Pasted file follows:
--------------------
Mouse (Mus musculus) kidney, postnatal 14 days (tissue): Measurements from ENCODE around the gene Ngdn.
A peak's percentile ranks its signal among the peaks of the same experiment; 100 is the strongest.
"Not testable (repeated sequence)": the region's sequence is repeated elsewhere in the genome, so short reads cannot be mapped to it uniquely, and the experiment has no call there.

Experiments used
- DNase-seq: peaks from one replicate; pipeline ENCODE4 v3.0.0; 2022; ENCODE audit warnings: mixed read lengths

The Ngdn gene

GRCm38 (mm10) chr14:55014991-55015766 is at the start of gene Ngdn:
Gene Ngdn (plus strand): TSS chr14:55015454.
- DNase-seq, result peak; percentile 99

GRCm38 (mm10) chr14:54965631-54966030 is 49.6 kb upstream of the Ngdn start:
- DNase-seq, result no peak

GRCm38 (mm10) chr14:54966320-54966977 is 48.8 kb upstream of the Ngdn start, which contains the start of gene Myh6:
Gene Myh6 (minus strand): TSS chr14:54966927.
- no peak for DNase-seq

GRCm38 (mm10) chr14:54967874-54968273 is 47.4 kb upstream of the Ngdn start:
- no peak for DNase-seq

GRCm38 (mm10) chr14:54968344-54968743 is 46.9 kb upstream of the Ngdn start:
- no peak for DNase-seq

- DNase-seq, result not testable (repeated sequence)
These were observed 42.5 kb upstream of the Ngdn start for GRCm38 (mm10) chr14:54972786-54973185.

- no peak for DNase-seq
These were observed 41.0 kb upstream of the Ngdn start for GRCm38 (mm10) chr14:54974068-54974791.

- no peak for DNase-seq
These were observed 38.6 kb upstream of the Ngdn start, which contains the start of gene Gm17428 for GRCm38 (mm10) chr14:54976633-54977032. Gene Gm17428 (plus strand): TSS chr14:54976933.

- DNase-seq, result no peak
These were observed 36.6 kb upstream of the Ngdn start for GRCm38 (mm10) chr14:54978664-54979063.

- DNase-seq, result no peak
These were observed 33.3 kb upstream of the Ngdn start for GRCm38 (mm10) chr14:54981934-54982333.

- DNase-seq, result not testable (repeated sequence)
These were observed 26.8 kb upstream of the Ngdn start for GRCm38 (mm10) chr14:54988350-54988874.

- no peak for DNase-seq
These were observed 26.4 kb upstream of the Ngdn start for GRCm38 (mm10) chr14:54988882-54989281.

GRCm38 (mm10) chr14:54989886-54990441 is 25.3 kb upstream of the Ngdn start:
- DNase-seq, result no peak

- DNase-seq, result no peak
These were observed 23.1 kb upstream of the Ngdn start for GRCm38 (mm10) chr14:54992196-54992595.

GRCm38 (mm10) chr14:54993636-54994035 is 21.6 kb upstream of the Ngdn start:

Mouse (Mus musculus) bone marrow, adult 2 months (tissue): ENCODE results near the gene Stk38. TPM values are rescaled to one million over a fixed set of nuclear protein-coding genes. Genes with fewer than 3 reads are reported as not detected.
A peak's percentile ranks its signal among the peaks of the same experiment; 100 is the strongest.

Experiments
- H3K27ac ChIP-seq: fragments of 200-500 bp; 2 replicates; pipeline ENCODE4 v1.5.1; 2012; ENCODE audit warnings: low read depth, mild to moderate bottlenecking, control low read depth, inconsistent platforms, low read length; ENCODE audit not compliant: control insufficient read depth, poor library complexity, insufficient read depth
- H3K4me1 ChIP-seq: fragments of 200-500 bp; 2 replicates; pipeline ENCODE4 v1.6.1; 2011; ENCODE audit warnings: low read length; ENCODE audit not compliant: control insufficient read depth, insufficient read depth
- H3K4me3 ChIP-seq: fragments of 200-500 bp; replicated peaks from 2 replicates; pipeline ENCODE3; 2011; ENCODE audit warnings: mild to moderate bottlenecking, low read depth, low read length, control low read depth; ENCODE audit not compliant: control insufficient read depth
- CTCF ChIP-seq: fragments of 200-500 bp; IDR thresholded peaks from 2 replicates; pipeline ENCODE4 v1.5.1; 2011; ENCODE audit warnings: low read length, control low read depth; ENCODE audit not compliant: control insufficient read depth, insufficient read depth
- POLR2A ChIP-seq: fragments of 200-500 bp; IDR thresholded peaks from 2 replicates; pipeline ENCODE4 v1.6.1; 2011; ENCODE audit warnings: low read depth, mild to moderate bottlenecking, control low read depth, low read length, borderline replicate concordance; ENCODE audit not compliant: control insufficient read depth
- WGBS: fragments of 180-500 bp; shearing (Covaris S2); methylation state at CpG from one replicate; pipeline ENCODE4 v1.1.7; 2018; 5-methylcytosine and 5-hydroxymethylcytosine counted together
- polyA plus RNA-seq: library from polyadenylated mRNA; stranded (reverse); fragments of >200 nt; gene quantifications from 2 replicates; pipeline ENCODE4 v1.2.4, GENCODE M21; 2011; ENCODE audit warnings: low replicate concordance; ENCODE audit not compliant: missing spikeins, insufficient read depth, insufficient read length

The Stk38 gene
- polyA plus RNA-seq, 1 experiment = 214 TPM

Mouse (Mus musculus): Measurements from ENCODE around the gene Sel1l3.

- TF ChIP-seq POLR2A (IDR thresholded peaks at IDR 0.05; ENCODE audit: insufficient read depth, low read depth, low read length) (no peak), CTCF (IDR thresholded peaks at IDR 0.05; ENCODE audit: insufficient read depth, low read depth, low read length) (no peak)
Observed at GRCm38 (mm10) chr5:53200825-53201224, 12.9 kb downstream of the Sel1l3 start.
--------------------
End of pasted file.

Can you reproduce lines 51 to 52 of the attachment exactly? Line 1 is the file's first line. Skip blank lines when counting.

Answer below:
- TF ChIP-seq POLR2A (IDR thresholded peaks at IDR 0.05; ENCODE audit: insufficient read depth, low read depth, low read length) (no peak), CTCF (IDR thresholded peaks at IDR 0.05; ENCODE audit: insufficient read depth, low read depth, low read length) (no peak)
Observed at GRCm38 (mm10) chr5:53200825-53201224, 12.9 kb downstream of the Sel1l3 start.